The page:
ProFile: Dustin Brewer
story by Ruth Nicolaus Dustin Brewer put on his baggies and cleats for the last time Labor Day weekend at his hometown rodeo in Elk […]
Brody Cress ended his 2017 season with the PRCA with an 88 point ride on Dakota Rodeo’s Bartender to win the saddle bronc riding championship at the Wrangler Champions Challenge Finale on September 30 in Sioux Falls, South Dakota. “It is an outstanding feeling – the whole year has been. I can’t think of a weekend that I wasn’t able to win some money,” said the 21-year-old cowboy from Hillsdale, Wyoming. “That helps keep it going and keeps it exciting. You can’t ask for a better season. It makes you want to get on a bucking horse every day.” Brody did something that no other cowboy has done – he won Cheyenne, Salinas, and Pendleton in one season. “I didn’t go to any winter rodeos, but I came back to the first one and won and it’s been clicking – I’ve drawn good and it’s been a year of focus and shooting for the finals. I’ve never been this consistent – 90% this year – dang sure knew things were clicking,” he said. “I’ve always shot for going to the NFR. I’ve always thought if that wasn’t a goal, why rodeo. But this year it’s realistic.” Brody will be heading to the Thomas & Mack this December, but not before completing his finals for his Senior year at Tarleton State University where he is majoring in Ag Business. “I won’t be able to walk with the class, but that’s ok.”
This year has been a lot better than last year, when Brody had a horse fall on him and injure his ankle at St. Paul. “After Cheyenne I took the rest of the year off; my ankle was hurting. I couldn’t walk for ten minutes after I got off the horses. Taking the rest of the year helped me refocus on getting to the gym.”
Growing up, Brody stayed in the practice pen and didn’t ride a bronc at a rodeo until he was a junior in high school. He rodeoed at junior rodeos from the time he was big enough to steer his own horse, competing at Murray’s arena summer series. He was a member of Mountain States Junior Bull Riders, starting as a mutton buster and stopping with steer riding. He started wrestling at the age of six and concentrated on that, showing pigs and sheep, and being involved in FFA. “My dad was our Ag teacher for freshman year, and then moved into principal. I was around his FFA kids all the time, and I was very big into showing pigs and sheep.” He competed in the Creed his freshman year, as well as sales. FFA taught Brody how to interact with people. “I got put in a lot of situations – when I was practicing for the Creed, my dad would take me to speak in places I was really nervous about. It allowed me to learn how to turn an awkward situation into something I could handle.” FFA also helped Brody learn how to speak in front of large groups. “I built leadership skills – as I got older I liked helping out the younger kids.”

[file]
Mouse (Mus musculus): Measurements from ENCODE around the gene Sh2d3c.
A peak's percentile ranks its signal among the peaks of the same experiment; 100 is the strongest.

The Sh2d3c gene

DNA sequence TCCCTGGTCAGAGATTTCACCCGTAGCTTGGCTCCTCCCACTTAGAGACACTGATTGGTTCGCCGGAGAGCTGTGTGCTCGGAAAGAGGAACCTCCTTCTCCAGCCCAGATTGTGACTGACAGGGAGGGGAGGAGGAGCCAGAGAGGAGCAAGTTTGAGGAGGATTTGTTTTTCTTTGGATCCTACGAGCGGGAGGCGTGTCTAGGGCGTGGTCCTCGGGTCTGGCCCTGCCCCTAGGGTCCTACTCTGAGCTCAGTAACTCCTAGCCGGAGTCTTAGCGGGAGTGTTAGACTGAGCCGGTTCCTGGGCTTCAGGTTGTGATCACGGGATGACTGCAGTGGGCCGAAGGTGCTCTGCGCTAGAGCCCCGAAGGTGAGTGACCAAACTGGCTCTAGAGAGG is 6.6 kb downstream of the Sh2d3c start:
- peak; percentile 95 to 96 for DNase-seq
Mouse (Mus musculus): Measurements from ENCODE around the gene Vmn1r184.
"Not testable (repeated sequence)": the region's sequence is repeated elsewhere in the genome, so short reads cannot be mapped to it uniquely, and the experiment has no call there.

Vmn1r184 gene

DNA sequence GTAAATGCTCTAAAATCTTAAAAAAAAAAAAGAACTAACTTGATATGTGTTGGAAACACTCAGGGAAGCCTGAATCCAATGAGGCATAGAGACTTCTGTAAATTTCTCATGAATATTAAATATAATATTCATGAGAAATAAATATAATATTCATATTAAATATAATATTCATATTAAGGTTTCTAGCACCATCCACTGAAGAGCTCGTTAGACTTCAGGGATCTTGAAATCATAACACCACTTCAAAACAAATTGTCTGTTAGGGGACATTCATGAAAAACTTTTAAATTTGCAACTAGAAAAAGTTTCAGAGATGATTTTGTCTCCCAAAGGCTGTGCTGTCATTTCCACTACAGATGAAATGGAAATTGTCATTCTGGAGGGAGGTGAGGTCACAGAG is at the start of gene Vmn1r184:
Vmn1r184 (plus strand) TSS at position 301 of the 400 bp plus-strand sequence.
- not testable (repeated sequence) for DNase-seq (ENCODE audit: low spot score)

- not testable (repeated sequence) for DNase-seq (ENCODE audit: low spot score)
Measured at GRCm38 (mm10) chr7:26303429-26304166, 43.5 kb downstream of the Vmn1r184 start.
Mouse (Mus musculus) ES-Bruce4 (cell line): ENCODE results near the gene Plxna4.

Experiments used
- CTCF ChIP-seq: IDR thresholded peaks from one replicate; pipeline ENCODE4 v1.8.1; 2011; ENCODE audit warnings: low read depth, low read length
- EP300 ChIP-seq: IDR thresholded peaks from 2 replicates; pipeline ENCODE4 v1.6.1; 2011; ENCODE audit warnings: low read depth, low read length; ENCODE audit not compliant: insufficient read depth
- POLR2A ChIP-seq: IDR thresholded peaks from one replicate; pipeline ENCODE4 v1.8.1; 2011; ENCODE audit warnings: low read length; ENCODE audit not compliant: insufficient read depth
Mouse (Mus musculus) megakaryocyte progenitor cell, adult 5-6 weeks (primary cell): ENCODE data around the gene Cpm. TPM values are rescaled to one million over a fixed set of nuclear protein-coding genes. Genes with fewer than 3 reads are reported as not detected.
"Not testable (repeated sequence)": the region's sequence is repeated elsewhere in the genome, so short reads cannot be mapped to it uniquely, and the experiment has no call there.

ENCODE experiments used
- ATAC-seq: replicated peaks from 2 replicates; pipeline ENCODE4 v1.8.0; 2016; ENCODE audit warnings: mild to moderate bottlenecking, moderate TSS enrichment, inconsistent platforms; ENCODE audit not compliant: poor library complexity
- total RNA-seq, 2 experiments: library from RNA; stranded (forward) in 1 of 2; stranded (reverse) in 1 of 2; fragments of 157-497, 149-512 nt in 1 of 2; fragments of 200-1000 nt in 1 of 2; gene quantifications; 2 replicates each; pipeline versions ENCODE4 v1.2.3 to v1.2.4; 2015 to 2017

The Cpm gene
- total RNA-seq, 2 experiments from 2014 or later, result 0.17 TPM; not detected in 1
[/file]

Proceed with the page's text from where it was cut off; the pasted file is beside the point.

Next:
His parents; Tommy and Lannette, both rodeoed when they were younger. “Mom grew up on a ranch, and she was a rodeo queen, and team roped, breakaway roped, ran barrels and poles in high school rodeo.” Tommy college rodeoed for LCCC and the University of Wyoming, as well as pro rodeoed, qualifying for the Mountain States Circuit Finals numerous times. He rode saddle broncs and got on a few bulls in college. Now Tommy is an assistant principal at Cheyenne East High School with 1,500 kids.
“I’m really lucky to be in this system – these kids are great,” said Tommy. “It’s my 21st year, and times have changed, but the kids haven’t. My wife works as an Administrative Assistant for the Wyoming Supreme Court. She has a lot to do with the success of the boys – she’s the one they call for everything still.”
“We did everything we could do to support them all along and the lessons they learned – the biggest one is that life’s not easy – and we never made any excuses for them. He’s done this on his own,” said Lannette. “I’ve helped him get plane tickets and motel rooms, but he tells us when and where. Brody was in the bucking horse sale two years ago and Blaze was in the permit challenge two years ago, and we went to one round, but this year it’s going to be so exciting. It’s a dream of our entire family. I’m really proud of Brody – he’s made this his goal and he got it done.”